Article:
Space.com (August 13, 2009)
"Intelligent life beyond Earth might not be as dim a hope as many scientists think, according to a new study challenging a widely held anti-ET argument.
"Many skeptics tout an idea called the anthropic argument that claims extraterrestrial intelligence must be very rare because the time it takes for intelligent life to evolve is, on the average, much longer than the portion of a star's existence that is conducive to such life.
"But now astrobiologist Milan M. Cirkovic and colleagues say they've found a flaw in that reasoning.
"The anthropic argument, proposed by astrophysicist Brandon Carter in 1983, following on his pioneering work on anthropic principles in 1970s, is built on the assumption that the two timescales - the lifecycle of a star and the time required for evolution of living and intelligent creatures - are completely independent. If this is true, Carter argued, it's extremely unlikely that these two windows of possibility would last roughly the same amount of time, and would occur at the same time.
"But that mode of thinking is outdated, Cirkovic claims. In fact, he says the relevant timescales are not independent; they are deeply entwined...."
The article is a pretty good overview of one line of thought, regarding the possibility that life exists in the universe. Cirkovik's approach seems to be that Earth, and Earth's sun, are in the Milky Way galaxy - and that the galaxy can be thought of as an environment.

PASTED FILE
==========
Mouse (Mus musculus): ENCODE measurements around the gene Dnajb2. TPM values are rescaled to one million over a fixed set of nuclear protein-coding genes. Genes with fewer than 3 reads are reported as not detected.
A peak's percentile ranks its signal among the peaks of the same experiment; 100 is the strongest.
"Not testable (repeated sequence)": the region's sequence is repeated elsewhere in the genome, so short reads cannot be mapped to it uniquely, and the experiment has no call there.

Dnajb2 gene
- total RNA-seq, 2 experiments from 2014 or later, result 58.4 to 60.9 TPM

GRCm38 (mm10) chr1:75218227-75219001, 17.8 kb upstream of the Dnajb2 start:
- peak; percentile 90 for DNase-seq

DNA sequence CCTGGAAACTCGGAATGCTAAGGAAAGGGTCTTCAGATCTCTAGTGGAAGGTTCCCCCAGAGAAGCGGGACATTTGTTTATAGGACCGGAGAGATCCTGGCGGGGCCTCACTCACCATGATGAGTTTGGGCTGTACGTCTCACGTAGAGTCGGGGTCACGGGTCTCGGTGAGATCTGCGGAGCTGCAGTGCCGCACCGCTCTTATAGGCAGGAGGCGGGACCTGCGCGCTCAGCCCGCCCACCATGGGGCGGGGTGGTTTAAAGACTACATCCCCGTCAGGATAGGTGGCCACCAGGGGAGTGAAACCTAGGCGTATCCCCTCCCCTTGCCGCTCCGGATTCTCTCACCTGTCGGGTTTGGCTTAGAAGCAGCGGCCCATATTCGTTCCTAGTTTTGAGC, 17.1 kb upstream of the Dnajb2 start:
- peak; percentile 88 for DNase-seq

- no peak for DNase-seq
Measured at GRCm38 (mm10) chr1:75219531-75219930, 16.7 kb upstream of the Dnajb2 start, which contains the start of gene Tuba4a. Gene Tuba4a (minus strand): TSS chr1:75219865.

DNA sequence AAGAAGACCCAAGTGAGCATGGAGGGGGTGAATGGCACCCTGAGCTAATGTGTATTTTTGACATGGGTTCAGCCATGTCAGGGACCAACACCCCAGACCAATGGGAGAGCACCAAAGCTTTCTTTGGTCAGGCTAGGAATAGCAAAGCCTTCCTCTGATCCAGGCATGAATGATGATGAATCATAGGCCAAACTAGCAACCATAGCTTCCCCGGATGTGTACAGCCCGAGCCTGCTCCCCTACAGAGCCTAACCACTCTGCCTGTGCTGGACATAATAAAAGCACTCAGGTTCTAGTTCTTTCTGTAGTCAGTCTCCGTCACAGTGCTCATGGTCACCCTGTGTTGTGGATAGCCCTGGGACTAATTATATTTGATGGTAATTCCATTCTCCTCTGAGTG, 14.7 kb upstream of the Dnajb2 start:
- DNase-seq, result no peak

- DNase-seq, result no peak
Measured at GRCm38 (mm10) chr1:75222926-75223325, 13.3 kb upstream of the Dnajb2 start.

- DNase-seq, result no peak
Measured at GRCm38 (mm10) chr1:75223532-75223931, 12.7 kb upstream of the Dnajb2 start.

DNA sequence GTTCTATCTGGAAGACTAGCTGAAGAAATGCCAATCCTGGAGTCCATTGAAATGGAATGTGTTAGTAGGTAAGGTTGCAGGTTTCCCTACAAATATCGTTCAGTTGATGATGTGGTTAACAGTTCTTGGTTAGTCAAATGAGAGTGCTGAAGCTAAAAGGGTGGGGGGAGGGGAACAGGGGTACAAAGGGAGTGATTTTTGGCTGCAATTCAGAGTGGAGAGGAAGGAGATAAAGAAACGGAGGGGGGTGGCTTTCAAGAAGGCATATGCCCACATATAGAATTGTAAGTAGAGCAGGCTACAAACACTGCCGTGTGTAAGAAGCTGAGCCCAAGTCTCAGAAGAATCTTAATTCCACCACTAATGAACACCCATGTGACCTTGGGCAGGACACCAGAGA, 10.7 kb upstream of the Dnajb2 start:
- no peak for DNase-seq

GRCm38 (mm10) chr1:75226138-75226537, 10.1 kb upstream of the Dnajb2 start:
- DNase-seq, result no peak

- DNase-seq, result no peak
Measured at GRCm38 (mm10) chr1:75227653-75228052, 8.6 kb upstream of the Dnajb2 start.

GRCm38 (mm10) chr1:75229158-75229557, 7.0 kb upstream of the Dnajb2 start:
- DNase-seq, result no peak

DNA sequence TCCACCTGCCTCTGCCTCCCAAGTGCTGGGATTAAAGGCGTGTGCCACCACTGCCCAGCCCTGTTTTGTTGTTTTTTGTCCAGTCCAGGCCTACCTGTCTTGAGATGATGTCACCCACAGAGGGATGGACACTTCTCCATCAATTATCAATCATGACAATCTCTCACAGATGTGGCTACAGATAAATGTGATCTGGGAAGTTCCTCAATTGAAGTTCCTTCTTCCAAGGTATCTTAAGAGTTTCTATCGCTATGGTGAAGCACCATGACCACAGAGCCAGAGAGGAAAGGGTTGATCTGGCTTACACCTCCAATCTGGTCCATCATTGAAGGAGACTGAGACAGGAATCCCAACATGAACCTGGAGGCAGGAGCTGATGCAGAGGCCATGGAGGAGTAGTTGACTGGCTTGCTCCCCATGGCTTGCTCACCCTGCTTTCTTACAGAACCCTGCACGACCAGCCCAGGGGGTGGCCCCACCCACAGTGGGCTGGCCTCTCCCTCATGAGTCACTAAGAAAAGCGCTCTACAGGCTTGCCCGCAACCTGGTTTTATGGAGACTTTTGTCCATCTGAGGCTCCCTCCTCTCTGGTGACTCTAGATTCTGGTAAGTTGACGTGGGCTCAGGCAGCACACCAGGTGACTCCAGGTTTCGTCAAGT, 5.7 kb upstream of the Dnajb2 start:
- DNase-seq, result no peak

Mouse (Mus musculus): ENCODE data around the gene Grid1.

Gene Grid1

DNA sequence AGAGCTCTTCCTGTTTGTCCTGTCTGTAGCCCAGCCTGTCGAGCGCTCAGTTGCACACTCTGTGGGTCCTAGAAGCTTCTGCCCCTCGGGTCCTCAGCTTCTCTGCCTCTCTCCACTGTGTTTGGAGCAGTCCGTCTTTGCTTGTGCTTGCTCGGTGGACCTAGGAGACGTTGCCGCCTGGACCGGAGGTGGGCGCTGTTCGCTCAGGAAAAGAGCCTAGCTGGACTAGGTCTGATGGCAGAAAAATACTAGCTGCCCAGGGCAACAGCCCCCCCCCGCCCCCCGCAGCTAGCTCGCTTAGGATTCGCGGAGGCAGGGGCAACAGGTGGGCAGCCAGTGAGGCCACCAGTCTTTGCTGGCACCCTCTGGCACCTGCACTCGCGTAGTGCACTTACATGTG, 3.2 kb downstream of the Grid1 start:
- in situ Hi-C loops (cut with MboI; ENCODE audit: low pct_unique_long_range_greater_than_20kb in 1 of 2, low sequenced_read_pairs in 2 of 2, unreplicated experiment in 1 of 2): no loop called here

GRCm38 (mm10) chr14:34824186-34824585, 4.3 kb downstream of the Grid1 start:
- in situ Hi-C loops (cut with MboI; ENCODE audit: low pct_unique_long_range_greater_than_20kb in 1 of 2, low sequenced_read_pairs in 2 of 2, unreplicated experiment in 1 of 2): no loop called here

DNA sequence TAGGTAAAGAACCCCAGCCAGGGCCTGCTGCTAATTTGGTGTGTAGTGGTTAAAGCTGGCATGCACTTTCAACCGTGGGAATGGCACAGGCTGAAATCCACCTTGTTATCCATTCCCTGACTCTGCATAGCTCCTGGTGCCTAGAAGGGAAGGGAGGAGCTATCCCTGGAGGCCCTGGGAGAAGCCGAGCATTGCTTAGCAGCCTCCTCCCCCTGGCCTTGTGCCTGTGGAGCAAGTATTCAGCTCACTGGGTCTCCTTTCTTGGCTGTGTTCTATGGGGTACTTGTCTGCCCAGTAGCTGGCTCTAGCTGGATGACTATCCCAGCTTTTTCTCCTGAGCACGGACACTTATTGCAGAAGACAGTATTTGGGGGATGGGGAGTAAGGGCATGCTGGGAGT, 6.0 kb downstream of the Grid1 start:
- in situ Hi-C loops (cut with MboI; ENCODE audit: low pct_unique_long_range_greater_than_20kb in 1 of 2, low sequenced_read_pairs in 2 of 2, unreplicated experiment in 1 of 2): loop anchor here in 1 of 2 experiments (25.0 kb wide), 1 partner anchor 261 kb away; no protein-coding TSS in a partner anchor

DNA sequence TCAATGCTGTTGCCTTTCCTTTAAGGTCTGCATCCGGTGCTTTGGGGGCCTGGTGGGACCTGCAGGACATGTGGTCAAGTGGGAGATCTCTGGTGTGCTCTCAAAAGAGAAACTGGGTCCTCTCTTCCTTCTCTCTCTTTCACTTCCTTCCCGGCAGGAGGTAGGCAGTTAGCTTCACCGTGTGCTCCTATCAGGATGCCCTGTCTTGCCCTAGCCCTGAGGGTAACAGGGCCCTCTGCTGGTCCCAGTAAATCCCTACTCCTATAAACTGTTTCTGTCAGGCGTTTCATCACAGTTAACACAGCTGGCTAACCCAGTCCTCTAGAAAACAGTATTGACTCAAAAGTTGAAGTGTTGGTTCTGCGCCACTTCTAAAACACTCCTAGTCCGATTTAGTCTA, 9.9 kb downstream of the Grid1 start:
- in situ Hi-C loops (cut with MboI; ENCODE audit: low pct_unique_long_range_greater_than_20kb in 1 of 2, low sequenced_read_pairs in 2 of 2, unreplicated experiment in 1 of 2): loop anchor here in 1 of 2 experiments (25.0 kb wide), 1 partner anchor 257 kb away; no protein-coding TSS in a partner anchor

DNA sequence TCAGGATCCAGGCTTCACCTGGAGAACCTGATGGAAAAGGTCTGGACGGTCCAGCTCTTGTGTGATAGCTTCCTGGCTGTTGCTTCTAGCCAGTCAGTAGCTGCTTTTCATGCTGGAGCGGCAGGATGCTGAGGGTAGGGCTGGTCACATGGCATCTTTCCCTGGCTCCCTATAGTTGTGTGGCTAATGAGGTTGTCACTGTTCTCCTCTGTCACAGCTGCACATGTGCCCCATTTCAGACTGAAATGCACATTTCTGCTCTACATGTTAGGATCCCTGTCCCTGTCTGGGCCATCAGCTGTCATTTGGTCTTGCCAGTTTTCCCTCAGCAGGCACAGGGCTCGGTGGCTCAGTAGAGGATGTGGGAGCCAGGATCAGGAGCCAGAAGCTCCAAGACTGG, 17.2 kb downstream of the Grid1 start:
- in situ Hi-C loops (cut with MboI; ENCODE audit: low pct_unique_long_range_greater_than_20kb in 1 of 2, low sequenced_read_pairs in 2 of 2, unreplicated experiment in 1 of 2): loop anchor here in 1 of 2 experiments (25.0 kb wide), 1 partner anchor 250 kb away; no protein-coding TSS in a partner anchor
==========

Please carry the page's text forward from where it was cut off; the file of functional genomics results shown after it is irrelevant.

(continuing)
That's an over-simplification, of course.
I Don't 'Believe in' Life on Other Planets - But I think it's PossibleI'm hardly one of the people who 'believe in' flying saucers in the cargo cult sense of the phrase. On the other hand, I'm not on the same page as the authors of Rare Earth, who came close to demonstrating that life on Earth is not possible. (I've read the book, and have a copy in my library - given the starting premise, it's thoughtful.)
In fact, as I write this, software on my computer is processing a packet of data from the Arecibo facility, looking for a non-random pattern that shows up in a very narrow band of frequencies. Odds are, it won't have a natural origin.
The program has been around for years, and may never turn up anything: but I can control the degree to which it affects my computer's performance, and I figure that the ratio of cost (negligible) to possible reward (evidence that there are people other than ourselves around) is highly favorable.
Even if the message, when translated, says, "will you please stop transmitting 'Captain Planet' reruns!"
Algae is Life, TooWhile I'm at it, a point that some discussions seem to miss: "life on other worlds" doesn't have to be Ferengi traders and Klingon warriors. Finding something like algae on Mars - or in Ceres - or anywhere other than Earth - would be finding life on another world.
- "Miller/Urey Experiment"
Exobiology, Cruising Chemistry, Duke University, Durham, North Carolina
Related posts, at